Despite the potential that the pandemic is changing attitudes around active travel, the barriers outlined above still exist and must be overcome. Prior to the pandemic local and national governments had been increasingly recognising the benefits of active travel, but progress has been slow, largely due to limited funding. The COVID-19 pandemic has forced government to act, with increased powers and funding given to local authorities to rapidly deliver active travel measures.
Gaps in evidence and the challenges moving forwards
Several gaps in the evidence base around active travel and health exist, which are also a barrier to its uptake and embedding in policy. These include understanding how to engage communities experiencing inequalities; knowing more about what works, for whom and in what circumstances, including rural and semi-rural areas; understanding the effectiveness of active pilots and innovations, including the balance between behaviour change interventions and infrastructure investments; and value for money, including if, when and how investment in active travel is cost-effective.
For policymakers, a key challenge is in delivering a coherent and joined up plan for active travel. A disparate and inconsistent funding pipeline has historically restricted this but if central government continues to loosen the purse strings this may become more feasible. The benefits of active travel for health are clear but often the evidence base around the wider impact of specific measures and interventions is underdeveloped. Underpinning investments in active travel with effective monitoring and evaluation is a further important step for policy makers to help address challenges moving forwards.
These issues and further insights on our work on this topic were the themes we explored in a recent Festival of Social Science event – A Healthy and Active Sheffield: What role for active travel? It also included a contribution from Dame Sarah Storey, the Sheffield City Region (SCR) Active Travel Commissioner alongside a wide-ranging discussion amongst the attendees, which was chaired by Prof Steve Haake, the Chair of the SCR Active Travel Advisory Board.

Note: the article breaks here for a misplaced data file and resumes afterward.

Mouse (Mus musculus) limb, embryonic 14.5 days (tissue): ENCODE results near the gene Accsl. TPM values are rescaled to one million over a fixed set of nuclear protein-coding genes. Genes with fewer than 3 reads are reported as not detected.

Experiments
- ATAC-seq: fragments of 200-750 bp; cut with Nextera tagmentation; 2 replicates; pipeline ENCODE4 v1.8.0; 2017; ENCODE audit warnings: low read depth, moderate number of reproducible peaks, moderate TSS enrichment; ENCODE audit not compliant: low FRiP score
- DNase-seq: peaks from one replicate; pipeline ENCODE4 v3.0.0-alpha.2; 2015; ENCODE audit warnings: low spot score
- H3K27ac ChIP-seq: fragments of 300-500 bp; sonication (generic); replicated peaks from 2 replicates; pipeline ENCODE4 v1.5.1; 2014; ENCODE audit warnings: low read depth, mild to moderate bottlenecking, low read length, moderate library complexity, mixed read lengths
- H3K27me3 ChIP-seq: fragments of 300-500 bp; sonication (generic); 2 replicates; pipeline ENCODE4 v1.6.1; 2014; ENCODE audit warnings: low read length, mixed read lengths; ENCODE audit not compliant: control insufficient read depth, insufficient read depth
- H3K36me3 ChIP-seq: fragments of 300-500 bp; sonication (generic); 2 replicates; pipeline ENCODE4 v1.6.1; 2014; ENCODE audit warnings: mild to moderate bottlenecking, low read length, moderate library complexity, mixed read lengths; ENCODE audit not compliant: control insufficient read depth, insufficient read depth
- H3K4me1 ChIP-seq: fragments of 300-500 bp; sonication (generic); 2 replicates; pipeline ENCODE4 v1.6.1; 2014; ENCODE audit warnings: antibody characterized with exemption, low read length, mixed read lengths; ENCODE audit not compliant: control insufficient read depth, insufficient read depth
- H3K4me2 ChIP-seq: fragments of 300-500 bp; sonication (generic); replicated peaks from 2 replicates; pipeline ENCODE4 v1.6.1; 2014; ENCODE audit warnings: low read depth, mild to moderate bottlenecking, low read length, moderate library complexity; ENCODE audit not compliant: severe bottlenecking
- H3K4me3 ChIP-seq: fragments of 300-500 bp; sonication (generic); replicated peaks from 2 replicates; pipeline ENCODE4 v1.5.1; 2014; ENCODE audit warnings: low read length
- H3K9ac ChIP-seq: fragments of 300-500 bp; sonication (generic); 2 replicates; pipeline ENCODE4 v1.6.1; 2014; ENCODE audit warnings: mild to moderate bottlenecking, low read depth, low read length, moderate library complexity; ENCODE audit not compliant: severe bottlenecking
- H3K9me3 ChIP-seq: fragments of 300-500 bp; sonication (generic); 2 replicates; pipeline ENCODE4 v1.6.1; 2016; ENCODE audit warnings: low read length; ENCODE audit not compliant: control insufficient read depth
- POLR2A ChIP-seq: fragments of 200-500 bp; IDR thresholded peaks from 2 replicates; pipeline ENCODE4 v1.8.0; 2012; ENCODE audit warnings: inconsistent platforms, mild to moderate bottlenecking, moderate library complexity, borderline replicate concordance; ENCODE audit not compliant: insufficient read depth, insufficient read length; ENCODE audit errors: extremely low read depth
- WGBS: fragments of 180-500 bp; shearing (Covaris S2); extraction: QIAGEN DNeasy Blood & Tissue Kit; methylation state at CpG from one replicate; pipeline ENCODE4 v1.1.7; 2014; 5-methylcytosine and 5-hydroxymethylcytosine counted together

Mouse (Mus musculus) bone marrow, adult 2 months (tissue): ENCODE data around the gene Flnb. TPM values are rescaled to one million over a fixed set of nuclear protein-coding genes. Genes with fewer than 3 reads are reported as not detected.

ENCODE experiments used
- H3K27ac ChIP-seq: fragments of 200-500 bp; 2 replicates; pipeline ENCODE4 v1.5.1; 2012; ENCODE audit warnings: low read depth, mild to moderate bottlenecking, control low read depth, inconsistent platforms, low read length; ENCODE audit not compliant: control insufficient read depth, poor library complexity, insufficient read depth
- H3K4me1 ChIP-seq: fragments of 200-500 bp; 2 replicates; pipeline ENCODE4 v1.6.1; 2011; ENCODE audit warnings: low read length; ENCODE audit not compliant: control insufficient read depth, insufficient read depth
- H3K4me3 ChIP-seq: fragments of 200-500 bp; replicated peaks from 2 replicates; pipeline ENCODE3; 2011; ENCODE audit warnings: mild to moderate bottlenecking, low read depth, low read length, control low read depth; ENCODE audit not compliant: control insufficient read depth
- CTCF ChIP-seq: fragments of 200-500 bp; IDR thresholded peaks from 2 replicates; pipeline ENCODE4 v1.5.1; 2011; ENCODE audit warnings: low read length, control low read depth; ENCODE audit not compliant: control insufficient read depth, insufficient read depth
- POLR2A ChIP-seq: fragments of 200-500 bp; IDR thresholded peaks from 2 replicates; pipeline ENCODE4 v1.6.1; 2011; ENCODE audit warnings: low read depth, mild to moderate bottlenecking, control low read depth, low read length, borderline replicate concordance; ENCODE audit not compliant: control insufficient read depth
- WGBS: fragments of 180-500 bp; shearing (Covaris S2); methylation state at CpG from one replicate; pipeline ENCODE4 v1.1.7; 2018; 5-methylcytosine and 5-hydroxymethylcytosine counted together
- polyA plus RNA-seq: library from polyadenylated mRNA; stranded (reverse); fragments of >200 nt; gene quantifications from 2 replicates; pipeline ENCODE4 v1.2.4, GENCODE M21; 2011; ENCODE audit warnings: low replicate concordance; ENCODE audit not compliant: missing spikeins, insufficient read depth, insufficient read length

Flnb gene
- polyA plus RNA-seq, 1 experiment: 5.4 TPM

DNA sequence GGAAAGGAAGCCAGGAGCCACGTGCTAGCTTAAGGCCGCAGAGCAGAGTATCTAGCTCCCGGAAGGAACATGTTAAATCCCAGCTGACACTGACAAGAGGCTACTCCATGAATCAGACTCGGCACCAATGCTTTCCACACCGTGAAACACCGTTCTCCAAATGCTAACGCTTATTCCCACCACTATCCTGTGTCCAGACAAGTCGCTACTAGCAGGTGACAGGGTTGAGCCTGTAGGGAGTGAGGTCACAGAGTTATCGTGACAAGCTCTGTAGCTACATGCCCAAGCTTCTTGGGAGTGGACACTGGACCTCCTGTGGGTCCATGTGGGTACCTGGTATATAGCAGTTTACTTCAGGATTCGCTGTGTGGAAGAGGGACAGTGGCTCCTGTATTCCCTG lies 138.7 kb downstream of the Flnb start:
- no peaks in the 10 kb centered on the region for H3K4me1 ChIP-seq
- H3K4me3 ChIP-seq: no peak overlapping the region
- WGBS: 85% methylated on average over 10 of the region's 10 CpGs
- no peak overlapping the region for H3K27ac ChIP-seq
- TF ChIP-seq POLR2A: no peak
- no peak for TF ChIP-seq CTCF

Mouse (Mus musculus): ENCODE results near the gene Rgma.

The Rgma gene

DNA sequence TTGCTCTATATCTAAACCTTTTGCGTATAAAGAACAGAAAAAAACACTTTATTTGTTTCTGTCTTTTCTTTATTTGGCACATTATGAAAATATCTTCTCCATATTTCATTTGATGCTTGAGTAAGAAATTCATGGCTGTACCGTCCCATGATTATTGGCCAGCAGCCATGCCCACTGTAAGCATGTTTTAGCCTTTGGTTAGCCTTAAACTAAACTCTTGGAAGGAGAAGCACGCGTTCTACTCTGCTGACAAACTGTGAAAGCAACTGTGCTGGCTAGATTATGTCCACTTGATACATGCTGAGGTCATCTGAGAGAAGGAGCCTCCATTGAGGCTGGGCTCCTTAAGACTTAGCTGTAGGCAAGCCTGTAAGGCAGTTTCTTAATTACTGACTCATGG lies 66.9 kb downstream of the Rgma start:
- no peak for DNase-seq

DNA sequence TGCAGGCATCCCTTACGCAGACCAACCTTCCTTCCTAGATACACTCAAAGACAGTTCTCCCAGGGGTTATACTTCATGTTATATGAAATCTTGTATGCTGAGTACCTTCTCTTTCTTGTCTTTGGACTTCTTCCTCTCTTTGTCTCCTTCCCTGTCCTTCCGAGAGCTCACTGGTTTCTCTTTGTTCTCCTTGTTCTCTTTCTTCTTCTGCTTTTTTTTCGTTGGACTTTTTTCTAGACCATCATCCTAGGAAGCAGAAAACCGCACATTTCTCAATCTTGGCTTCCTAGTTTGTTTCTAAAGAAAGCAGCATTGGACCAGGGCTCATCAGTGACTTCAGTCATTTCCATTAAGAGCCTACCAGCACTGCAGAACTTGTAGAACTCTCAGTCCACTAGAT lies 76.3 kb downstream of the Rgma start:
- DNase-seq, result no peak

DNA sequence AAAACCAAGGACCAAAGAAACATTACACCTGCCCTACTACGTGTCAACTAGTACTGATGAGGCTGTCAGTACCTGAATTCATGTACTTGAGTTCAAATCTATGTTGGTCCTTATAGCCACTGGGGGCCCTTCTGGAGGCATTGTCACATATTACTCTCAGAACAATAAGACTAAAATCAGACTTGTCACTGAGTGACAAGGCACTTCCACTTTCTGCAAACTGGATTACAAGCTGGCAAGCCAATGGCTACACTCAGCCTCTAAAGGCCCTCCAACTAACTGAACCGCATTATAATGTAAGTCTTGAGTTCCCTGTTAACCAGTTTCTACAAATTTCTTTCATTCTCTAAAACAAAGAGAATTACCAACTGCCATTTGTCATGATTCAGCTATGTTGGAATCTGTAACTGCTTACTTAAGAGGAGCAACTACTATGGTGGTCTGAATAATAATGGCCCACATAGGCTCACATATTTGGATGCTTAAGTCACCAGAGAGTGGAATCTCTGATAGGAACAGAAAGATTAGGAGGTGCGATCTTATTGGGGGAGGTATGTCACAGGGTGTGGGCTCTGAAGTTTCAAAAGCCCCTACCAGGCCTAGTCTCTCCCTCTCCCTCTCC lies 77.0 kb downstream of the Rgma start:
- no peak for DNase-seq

A recording of the online event can be accessed here: https://www.youtube.com/watch?v=irIH07KFVOM.
 Active Lives Survey: Adults surveys, Main report: Tables 1-3 Levels of activity. Available at: https://www.sportengland.org/know-your-audience/data/active-lives/active-lives-data-tables?section=adult_surveys.
 Department of Health and Social Care (2019) UK Chief Medical Officers’ Physical Activity Guidelines. Available at: https://assets.publishing.service.gov.uk/government/uploads/system/uploads/attachment_data/file/832868/uk-chief-medical-officers-physical-activity-guidelines.pdf.
 Active Lives Survey: Children and Young People surveys, Main report: Tables 1-3 Levels of activity. Available at: https://www.sportengland.org/know-your-audience/data/active-lives/active-lives-data-tables?section=children_and_young_people_surveys.
 Health Equity in England: the Marmot Review 10 years on (page 122)
 Cavill N, Davis A, Cope A, Corner D, 2019, Active Travel and Physical Activity Evidence Review. Sport England.